U.S. Secretary of State Antony Blinken visits Kazakhstan today to “deepen our bilateral cooperation,” according to the State Department. This comes more than a year since President Kassym-Jomart Tokayev suddenly promised reforms just days after ordering security forces to “shoot to kill” as thousands of people took to the streets in Kazakhstan in January 2022 to peacefully express themselves and call for political and social change in our country. Among them was my husband, Zhanbolat Mamay, who was arrested in the brutal crackdown that ensued. In a remarkable attempt at the time to transform the crisis into an opportunity by rebranding the country’s political elite as reformers, Tokayev had pivoted to pledge what he called a “New Kazakhstan.”
More than a year on, we are still waiting for significant change, and Zhanbolat is still not free. And yet, the United States and Europe have repeatedly expressed their approval, boosting the president and ignoring the warnings of Kazakhstanis who have demanded reform for a long time: we’ve heard Tokayev’s promises before, and they have always been empty.
My husband’s experience, and the experience of all of the victims of Bloody January – what people in Kazakhstan now call those dark days – is a perfect example of our leaders’ duplicity. Zhanbolat, a former journalist, has peacefully advocated for human rights and reforms, and has tried to establish a political party since 2009. That’s what he was doing that Jan. 4, when he was arrested after speaking to protesters, and again on Feb. 25, 2022, when he was arrested for his peaceful calls for accountability for Bloody January.
Approximately 10,000 people were detained during those dark days, many merely because they dared to speak their mind. Government forces kidnapped and tortured protesters and passersby, and unsurprisingly shot some of them in the street after Tokayev’s “shoot to kill” order. At least 238 people lost their lives in the violence, a large number of them civilians. Zhanbolat now faces new charges of organizing a riot, as the authorities try to lay the blame for Bloody January at his feet. Meanwhile, the public’s demands for real reform and accountability for Bloody January are still largely unanswered.
The tragedy of Bloody January is both personal and national, and will be difficult for Kazakhstanis to forget. Like me, many loved ones, and each of the survivors, are still grappling with the deaths and profound disruption to their lives caused by the government’s repression. As each of us struggles privately, our nation still yearns for accountability. The authorities have yet to mount a serious investigation into many killings and incidents of torture, opting instead to prosecute peaceful protesters like Zhanbolat. The large loss of life, the government’s cover up of its disastrous response, and the absence of accountability, or even an effective investigation, will have a lasting impact on everyone in Kazakhstan.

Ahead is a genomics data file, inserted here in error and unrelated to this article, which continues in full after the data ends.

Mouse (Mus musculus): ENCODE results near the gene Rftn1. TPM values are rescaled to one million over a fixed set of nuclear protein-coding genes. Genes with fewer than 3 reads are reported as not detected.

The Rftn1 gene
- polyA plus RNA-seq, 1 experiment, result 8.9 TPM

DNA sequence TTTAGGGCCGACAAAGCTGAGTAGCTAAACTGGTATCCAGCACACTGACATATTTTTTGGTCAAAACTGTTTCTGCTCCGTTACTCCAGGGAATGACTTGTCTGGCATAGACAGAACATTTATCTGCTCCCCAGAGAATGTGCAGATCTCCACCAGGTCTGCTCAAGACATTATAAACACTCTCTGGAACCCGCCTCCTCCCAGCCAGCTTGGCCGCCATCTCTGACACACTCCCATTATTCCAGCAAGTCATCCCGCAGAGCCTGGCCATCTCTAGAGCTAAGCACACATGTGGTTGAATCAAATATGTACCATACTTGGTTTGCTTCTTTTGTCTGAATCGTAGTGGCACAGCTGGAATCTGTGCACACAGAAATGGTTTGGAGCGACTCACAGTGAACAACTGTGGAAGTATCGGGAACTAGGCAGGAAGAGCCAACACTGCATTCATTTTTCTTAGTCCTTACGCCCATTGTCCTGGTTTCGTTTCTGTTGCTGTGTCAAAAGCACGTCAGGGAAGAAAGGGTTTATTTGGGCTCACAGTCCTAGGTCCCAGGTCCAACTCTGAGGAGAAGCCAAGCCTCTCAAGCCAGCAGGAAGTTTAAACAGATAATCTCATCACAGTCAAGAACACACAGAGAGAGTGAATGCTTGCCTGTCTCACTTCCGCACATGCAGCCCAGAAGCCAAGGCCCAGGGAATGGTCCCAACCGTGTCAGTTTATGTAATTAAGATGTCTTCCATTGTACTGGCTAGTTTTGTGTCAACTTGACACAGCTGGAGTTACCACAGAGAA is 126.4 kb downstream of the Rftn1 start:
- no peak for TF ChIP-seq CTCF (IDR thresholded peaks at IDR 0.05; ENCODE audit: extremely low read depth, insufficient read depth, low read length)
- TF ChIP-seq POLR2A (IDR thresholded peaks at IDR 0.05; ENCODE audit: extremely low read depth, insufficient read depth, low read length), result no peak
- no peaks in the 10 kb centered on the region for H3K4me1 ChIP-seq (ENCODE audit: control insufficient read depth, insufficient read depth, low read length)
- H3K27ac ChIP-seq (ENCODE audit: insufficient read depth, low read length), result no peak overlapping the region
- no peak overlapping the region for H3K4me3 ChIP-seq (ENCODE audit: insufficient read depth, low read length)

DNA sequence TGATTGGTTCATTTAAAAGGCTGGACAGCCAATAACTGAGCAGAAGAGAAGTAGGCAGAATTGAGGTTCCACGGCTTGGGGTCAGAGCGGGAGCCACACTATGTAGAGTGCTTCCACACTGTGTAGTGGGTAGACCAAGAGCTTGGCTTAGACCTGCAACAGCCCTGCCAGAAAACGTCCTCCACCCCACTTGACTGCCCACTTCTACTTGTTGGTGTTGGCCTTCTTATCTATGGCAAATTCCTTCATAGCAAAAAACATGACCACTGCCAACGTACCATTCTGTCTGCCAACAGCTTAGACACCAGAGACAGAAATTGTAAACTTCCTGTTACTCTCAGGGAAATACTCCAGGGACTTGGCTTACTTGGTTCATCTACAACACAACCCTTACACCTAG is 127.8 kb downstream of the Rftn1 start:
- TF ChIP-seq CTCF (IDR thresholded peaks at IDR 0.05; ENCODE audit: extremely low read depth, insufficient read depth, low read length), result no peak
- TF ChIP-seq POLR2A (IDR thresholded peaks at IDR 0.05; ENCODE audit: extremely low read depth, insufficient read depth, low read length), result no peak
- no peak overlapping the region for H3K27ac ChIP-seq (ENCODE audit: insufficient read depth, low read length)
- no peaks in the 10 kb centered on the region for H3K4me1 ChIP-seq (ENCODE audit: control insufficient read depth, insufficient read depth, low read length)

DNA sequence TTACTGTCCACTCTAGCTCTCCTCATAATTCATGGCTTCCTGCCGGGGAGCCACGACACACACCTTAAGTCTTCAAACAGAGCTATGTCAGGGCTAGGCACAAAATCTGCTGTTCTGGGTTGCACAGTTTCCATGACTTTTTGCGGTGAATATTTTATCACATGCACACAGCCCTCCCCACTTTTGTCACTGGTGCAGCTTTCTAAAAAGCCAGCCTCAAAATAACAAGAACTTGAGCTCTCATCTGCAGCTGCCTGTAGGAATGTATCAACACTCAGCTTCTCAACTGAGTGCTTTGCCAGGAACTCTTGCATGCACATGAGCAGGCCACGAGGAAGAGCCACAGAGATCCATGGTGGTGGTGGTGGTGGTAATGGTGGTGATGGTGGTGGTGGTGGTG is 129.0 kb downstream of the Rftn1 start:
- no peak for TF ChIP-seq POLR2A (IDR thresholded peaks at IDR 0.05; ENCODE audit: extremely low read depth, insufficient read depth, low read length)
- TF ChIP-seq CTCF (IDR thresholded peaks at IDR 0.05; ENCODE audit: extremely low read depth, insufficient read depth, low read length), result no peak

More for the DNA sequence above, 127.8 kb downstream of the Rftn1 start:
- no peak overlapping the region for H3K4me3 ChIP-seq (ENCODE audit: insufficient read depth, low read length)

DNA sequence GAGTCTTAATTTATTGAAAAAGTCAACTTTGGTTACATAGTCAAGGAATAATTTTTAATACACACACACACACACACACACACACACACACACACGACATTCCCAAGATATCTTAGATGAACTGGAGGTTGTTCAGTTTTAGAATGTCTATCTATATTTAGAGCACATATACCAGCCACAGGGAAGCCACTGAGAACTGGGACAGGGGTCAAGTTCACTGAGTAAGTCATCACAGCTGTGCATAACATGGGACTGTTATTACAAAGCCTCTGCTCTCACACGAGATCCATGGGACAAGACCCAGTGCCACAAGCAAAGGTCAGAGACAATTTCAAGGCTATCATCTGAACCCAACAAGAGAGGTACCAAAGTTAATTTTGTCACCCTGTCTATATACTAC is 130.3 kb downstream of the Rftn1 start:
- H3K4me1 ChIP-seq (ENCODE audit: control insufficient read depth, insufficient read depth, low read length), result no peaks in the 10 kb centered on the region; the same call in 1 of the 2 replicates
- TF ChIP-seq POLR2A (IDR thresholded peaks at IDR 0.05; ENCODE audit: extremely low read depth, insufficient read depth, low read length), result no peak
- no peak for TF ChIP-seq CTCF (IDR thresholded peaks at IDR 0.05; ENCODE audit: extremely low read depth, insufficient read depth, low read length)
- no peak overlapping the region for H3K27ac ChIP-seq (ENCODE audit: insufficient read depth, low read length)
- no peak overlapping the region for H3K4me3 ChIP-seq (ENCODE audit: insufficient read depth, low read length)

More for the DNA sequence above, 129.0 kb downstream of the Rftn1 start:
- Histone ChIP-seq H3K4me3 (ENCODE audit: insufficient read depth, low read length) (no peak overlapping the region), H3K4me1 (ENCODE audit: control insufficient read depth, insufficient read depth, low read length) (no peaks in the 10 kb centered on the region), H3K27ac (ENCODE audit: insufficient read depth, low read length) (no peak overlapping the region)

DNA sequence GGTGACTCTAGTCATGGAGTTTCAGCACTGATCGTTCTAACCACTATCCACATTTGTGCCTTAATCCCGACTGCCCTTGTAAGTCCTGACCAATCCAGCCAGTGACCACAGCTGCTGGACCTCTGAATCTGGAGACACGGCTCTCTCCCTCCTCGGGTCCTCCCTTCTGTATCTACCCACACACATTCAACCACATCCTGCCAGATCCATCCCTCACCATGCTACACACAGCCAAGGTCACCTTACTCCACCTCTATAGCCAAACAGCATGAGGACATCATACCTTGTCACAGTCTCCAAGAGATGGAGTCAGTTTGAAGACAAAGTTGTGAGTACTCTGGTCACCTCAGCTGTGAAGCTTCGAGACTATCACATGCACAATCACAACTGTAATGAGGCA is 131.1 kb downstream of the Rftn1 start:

Much of the the Kazakhstani government’s supposed reform agenda can be explained by a desire to stay in power and to cozy up with the United States and Europe. This strategy appears to be working. With people who have a more democratic vision for our country — people like Zhanbolat who are in jail or prevented from organizing an opposition movement by the government’s repressive policies — there is no one to challenge those in power.
Like last year’s presidential election, the March 2023 parliamentary election will probably also lack any real competition. Notwithstanding recent changes to the electoral law hailed by leaders as meaningful reforms, and numerous other promises, it is still impossible to establish an independent political party that can field candidates. Nevertheless, hope springs eternal, leading many, myself included, to run for single-member district seats as independent candidates. Unfortunately, good candidates like Alnur Ilyashev have been disqualified from running due to a previous politically-motivated conviction. These are just the latest signs that Tokayev’s reforms are nothing more than a facade, yet Kazakhstan’s partners in the West continue to welcome a reform agenda that has always been a farce.
Going along with Tokayev’s games is not the strategy western policymakers appear to think it is when they aim to facilitate Kazakhstan’s transition to a human rights-respecting democracy while peeling it away from Russia’s and China’s influence. Instead, it is another lease on life for a brutally violent regime, festering instability fed by the nation’s pain and anger, and probably years more in prison for my husband and others like him.
The United States and Europe should start demanding real progress, and conditioning deeper economic and political engagement on reform achievements. The release of Zhanbolat and all of the other political prisoners still behind bars would be a good first start, but change is needed across the board.
We need an independent investigation of Bloody January and accountability for those responsible. We need a vibrant political space, where people can speak their minds and establish political parties to play a role in the country’s governance. We need so much more that has been promised but not delivered. Of course, Tokayev can refuse, in which case Europe and the United States should treat Kazakhstan’s government as the recalcitrant authoritarian state it is, rather than the aspiring democracy that many of us want it to be.